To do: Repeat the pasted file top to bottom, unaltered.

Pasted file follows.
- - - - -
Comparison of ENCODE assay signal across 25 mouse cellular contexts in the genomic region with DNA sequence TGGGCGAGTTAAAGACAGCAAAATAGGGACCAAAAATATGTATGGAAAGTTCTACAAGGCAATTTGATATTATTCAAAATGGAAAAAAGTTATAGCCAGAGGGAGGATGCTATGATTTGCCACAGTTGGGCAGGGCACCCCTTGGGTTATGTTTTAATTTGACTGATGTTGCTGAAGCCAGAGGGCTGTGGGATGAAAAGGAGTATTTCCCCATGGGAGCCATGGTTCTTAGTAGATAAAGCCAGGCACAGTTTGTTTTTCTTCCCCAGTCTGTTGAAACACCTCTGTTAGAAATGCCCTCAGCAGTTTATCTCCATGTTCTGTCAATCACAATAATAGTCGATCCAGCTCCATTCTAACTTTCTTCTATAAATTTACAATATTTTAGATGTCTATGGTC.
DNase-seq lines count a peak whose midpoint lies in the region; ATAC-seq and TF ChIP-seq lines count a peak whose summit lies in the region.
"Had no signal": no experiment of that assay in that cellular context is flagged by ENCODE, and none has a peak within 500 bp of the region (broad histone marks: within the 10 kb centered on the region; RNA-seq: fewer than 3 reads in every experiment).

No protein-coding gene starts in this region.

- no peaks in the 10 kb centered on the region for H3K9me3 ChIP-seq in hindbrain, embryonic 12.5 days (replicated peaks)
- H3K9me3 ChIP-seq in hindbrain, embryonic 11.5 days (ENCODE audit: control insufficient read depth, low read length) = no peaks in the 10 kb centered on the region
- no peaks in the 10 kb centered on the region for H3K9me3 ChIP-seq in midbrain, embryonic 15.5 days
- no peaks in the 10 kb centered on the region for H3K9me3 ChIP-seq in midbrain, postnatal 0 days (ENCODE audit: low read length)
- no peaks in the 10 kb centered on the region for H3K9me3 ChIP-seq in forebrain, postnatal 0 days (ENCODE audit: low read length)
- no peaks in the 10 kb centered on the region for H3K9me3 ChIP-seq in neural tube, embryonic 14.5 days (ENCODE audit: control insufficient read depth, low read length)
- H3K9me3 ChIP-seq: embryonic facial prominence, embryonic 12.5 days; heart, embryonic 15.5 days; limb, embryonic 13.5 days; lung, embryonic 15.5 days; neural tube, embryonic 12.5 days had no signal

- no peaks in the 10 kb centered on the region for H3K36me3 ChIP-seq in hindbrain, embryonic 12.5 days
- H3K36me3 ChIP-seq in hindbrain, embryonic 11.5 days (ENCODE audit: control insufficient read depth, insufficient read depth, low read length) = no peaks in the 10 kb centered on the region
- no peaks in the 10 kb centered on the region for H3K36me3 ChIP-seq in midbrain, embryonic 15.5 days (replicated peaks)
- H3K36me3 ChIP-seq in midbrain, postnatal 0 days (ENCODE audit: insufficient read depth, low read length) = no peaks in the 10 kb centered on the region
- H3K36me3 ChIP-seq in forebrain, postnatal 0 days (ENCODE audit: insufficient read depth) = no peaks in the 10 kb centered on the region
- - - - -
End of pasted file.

Comparison of ENCODE assay signal across 25 mouse cellular contexts in the genomic region with DNA sequence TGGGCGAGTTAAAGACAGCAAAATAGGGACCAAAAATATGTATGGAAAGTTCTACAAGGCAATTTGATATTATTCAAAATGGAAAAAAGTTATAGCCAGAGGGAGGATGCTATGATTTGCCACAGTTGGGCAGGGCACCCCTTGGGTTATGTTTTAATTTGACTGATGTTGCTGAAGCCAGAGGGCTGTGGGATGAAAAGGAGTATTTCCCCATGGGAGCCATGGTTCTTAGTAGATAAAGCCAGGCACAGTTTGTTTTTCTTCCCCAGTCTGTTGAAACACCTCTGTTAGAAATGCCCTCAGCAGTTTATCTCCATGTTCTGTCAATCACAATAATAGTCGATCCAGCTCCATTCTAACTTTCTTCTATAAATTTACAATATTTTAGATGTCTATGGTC.
DNase-seq lines count a peak whose midpoint lies in the region; ATAC-seq and TF ChIP-seq lines count a peak whose summit lies in the region.
"Had no signal": no experiment of that assay in that cellular context is flagged by ENCODE, and none has a peak within 500 bp of the region (broad histone marks: within the 10 kb centered on the region; RNA-seq: fewer than 3 reads in every experiment).

No protein-coding gene starts in this region.

- no peaks in the 10 kb centered on the region for H3K9me3 ChIP-seq in hindbrain, embryonic 12.5 days (replicated peaks)
- H3K9me3 ChIP-seq in hindbrain, embryonic 11.5 days (ENCODE audit: control insufficient read depth, low read length) = no peaks in the 10 kb centered on the region
- no peaks in the 10 kb centered on the region for H3K9me3 ChIP-seq in midbrain, embryonic 15.5 days
- no peaks in the 10 kb centered on the region for H3K9me3 ChIP-seq in midbrain, postnatal 0 days (ENCODE audit: low read length)
- no peaks in the 10 kb centered on the region for H3K9me3 ChIP-seq in forebrain, postnatal 0 days (ENCODE audit: low read length)
- no peaks in the 10 kb centered on the region for H3K9me3 ChIP-seq in neural tube, embryonic 14.5 days (ENCODE audit: control insufficient read depth, low read length)
- H3K9me3 ChIP-seq: embryonic facial prominence, embryonic 12.5 days; heart, embryonic 15.5 days; limb, embryonic 13.5 days; lung, embryonic 15.5 days; neural tube, embryonic 12.5 days had no signal

- no peaks in the 10 kb centered on the region for H3K36me3 ChIP-seq in hindbrain, embryonic 12.5 days
- H3K36me3 ChIP-seq in hindbrain, embryonic 11.5 days (ENCODE audit: control insufficient read depth, insufficient read depth, low read length) = no peaks in the 10 kb centered on the region
- no peaks in the 10 kb centered on the region for H3K36me3 ChIP-seq in midbrain, embryonic 15.5 days (replicated peaks)
- H3K36me3 ChIP-seq in midbrain, postnatal 0 days (ENCODE audit: insufficient read depth, low read length) = no peaks in the 10 kb centered on the region
- H3K36me3 ChIP-seq in forebrain, postnatal 0 days (ENCODE audit: insufficient read depth) = no peaks in the 10 kb centered on the region